Friday, March 28, 2014

Kajang to bring about winds of political change – Koon Yew Yin

Side Views

Kajang to bring about winds of political change – Koon Yew Yin

Recently, I was asked to speak at a political rally organised by Pakatan Rakyat in support of the PKR candidate in the Kajang by-election, Datuk Seri Dr Wan Azizah Wan Ismail.

In my address to the crowd which I kept short, since I was sharing time with Kak Azizah, Datuk Seri Anwar Ibrahim and other leaders, I chose not to speak on the political issues which should influence the Kajang electorate.

Instead, I focused on my personal experience with MCA and explained why a vote for the MCA candidate was an exercise in futility. 

Political change in the air

That night was a memorable one. It was the first time that I have ever made a speech from the roof of a truck.

Second, I did not expect the large crowd. To be honest, when I made the trip from Ipoh to Kajang, I had expected election fatigue with the by-election coming so soon after the 2013 general election.
Instead, I saw sheer energy and commitment – from the top political guns to the volunteer party workers and all the way to the people gathered patiently at the padang.

More importantly, I felt a tremendous sense of camaraderie among the multiracial crowd.  I had been afraid of the sense of racial unity and solidarity in the opposition, given Umno's attempts to play the divide-and-rule game in Selangor by focusing on the “Allah” issue.

I was also concerned that PKR's and PR's credentials as a multi-ethnic and multi-religious party and coalition may have been eroded by the propaganda BN war.

I can say that what I saw took me by surprise – the multi-racial support for PR and PKR is not only strong but growing!

I left the rally that night fully convinced that if Kajang was an example of the political sentiment in the country, we will have a change of government at the next elections.

As it turned out, Kak Azizah won the by election with a handsome majority despite her campaign being heavily outgunned by the big spending and no-holds barred campaign of  Barisan Nasional.

Perhaps because the national spotlight was on this single election and the result in Kajang did not threaten BN's majority in Parliament, there have been fewer reports of dirty tricks attempted by the BN to ensure a victory for its candidate, Datin Paduka Chew Mei Fun.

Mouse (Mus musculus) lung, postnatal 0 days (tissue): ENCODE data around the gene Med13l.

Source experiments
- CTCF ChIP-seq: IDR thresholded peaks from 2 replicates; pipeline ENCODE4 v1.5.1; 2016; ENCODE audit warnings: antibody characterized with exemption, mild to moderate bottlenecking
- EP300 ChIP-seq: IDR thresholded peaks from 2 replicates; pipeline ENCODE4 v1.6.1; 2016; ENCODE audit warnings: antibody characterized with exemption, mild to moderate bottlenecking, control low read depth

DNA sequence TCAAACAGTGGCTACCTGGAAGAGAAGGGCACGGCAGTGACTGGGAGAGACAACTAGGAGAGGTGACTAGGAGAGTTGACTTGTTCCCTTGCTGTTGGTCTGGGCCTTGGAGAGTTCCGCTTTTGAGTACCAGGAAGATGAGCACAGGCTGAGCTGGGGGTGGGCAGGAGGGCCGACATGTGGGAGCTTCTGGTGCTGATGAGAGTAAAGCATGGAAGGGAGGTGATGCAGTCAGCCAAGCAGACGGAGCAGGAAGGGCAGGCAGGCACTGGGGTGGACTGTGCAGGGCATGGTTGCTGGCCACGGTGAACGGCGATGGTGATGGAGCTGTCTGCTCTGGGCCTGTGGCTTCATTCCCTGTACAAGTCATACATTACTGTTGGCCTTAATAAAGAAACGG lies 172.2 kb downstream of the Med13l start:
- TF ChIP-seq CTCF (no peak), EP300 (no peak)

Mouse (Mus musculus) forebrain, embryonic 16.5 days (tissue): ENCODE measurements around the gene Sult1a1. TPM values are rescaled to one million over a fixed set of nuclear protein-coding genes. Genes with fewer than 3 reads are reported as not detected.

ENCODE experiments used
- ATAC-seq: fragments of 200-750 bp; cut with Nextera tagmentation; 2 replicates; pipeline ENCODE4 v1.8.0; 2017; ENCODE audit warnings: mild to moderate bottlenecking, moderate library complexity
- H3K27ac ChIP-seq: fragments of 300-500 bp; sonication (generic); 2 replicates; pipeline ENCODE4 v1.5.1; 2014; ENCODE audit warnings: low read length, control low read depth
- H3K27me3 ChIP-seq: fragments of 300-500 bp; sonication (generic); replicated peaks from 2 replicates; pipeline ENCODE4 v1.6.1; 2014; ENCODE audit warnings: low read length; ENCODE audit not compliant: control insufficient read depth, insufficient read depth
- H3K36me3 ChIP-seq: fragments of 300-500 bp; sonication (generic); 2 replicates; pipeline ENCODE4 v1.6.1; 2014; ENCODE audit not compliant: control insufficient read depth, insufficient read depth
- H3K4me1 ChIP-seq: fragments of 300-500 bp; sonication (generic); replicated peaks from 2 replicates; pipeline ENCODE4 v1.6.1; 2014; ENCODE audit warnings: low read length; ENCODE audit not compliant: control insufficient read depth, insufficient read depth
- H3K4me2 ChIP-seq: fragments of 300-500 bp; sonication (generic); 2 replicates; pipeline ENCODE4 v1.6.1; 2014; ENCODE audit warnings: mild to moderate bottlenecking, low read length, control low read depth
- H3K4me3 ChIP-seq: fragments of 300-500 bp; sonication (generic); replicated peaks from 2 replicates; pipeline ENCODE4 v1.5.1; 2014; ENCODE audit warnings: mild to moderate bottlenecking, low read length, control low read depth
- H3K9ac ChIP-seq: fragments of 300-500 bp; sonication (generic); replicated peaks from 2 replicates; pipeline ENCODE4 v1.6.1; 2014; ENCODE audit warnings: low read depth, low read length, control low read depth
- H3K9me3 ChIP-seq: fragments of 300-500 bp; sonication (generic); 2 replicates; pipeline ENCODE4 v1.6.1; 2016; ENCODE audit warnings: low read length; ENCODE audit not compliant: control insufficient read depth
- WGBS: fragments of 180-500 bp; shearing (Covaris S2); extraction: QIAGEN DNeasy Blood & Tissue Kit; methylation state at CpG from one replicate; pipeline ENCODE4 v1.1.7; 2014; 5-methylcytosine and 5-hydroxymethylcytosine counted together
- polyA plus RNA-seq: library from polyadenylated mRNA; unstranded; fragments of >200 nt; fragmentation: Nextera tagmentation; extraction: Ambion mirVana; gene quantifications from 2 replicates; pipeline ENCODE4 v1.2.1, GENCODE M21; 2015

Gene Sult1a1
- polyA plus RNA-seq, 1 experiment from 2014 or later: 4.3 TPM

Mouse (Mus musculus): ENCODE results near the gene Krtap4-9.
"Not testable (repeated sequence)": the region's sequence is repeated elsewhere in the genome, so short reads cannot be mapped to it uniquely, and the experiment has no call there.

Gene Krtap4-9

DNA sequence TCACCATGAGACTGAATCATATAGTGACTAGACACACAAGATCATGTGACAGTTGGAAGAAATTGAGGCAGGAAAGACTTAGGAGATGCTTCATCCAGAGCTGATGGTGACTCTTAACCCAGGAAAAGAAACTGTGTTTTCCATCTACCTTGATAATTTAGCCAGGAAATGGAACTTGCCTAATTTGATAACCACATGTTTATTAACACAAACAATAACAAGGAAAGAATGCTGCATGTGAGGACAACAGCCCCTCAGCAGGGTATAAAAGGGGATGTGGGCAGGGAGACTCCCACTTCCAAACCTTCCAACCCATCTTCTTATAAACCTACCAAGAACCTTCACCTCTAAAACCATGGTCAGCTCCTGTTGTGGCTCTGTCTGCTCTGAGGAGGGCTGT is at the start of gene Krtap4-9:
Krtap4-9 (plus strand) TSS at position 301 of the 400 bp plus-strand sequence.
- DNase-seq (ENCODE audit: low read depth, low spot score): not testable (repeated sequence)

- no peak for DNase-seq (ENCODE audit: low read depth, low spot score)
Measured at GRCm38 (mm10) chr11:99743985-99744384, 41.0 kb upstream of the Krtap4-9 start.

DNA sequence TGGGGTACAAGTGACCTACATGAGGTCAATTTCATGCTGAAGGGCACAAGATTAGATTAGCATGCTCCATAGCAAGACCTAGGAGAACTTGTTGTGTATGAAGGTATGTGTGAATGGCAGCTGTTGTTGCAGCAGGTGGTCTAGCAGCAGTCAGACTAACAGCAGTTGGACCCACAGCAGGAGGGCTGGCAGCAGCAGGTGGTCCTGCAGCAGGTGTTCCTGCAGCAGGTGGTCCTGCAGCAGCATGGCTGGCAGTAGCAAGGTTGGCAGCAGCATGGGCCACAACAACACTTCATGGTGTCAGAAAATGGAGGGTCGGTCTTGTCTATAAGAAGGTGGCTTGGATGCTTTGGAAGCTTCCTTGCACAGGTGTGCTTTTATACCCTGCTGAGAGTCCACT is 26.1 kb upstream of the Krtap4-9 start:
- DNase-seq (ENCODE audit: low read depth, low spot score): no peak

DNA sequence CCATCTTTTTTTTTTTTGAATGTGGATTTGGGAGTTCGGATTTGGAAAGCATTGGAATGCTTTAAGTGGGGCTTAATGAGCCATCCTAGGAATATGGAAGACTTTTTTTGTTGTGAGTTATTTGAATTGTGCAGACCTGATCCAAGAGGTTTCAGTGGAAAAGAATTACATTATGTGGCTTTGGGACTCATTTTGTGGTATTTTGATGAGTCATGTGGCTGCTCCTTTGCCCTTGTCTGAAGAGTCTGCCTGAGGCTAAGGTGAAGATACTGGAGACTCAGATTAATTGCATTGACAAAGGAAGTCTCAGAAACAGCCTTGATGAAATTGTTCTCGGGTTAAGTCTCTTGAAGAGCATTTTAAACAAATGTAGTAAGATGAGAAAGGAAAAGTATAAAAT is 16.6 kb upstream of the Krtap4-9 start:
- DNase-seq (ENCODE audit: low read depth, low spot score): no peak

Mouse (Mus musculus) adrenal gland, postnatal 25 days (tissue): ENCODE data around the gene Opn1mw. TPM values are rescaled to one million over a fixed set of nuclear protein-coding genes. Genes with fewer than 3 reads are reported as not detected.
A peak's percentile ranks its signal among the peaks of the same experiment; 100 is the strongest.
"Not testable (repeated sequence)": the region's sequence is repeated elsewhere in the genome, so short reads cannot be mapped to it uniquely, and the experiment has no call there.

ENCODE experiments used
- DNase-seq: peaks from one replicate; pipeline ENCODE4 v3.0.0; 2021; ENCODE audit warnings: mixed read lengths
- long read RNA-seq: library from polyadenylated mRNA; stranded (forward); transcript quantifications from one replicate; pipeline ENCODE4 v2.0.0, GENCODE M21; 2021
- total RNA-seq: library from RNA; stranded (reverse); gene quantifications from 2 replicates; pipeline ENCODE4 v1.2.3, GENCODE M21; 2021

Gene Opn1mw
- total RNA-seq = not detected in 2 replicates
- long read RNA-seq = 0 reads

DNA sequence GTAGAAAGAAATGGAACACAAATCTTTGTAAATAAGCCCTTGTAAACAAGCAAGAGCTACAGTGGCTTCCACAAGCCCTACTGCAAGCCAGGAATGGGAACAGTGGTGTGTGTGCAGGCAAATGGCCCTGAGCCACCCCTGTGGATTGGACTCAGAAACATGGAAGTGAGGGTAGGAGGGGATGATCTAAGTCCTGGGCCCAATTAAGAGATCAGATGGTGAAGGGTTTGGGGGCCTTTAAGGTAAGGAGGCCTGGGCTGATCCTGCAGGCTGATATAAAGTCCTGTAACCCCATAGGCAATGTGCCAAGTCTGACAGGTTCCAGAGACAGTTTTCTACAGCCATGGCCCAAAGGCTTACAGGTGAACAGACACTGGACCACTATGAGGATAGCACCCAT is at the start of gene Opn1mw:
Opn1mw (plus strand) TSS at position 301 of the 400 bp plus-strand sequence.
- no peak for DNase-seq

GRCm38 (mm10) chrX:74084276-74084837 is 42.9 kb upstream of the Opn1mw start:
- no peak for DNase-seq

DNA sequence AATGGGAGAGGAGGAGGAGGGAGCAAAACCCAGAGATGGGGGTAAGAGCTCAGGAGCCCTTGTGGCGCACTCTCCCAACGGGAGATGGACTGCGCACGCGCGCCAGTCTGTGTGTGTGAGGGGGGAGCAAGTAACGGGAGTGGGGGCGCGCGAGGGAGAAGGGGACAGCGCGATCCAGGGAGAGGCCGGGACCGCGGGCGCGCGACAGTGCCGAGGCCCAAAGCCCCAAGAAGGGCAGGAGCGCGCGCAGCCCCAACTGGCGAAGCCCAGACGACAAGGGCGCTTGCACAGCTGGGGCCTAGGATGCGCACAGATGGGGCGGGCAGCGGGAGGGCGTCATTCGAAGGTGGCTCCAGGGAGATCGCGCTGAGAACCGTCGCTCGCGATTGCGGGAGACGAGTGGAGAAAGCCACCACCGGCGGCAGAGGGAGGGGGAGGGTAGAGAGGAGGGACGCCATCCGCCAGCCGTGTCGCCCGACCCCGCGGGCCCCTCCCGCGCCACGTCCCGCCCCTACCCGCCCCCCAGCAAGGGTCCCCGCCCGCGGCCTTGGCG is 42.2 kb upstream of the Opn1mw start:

Beware of more dirty tricks ahead


Today, the BN coalition is in power despite receiving only 47% of votes cast in the 2013 elections.
During the next elections, we can expect that percentage to drop further. From what I witnessed in Kajang, the majority of Malaysians – Malays and non-Malays, Sabah and Sarawak and the peninsula – want political change and have the stamina to outlast BN.

 But at the same time, we must be fully prepared for even more unfair, unprincipled and unethical elections the next time.

Conviction of Anwar and Karpal

In fact the conviction of Anwar on the second sodomy charge and Karpal Singh for sedition can be seen as the opening shots by BN for the next GE.

The two charges are nothing else but pure political persecution aimed at removing two of the most charismatic and potent opposition leaders and sowing dissention in the ranks of PKR and DAP.

Much has been written by the international media on these two trumped-up charges which have led the United States State Department to issue a press statement expressing concern in the following way:
“The decision to prosecute Mr Anwar and his trial have raised a number of concerns regarding the rule of law and the independence of the courts. In this high-profile case, it is critical for Malaysia to apply the rule of law fairly, transparently, and apolitically in order to promote confidence in Malaysia’s democracy and judiciary.”

BN government's miscalculation

Anwar's conviction was arrived at with unprecedented and indecent speed by the Appeal Court – hence triggering Kak Azizah's nomination. If the government thinks that this will finish off Anwar and PKR politically, it has miscalculated.

During the Kajang campaign, ordinary people I spoke to were incensed that the government would stoop so low to using our courts to kill off the two highly regarded and veteran politicians.

The subsequent PKR victory showed the extent of the voting public's anger with this dirty trick.

In the months and years ahead, I am sure that Anwar's sodomy 2.0 conviction will prove to be a rallying point for Malaysians outraged with the way in which the courts are being treated as political courts to score points by the BN government against the opposition.

BN may appear to have won the victory, they will find out that they will lose the war. – March 28, 2014.

* Koon Yew Yin reads The Malaysian Insider.
* This is the personal opinion of the writer or publication and does not necessarily represent the views of The Malaysian Insider.
 

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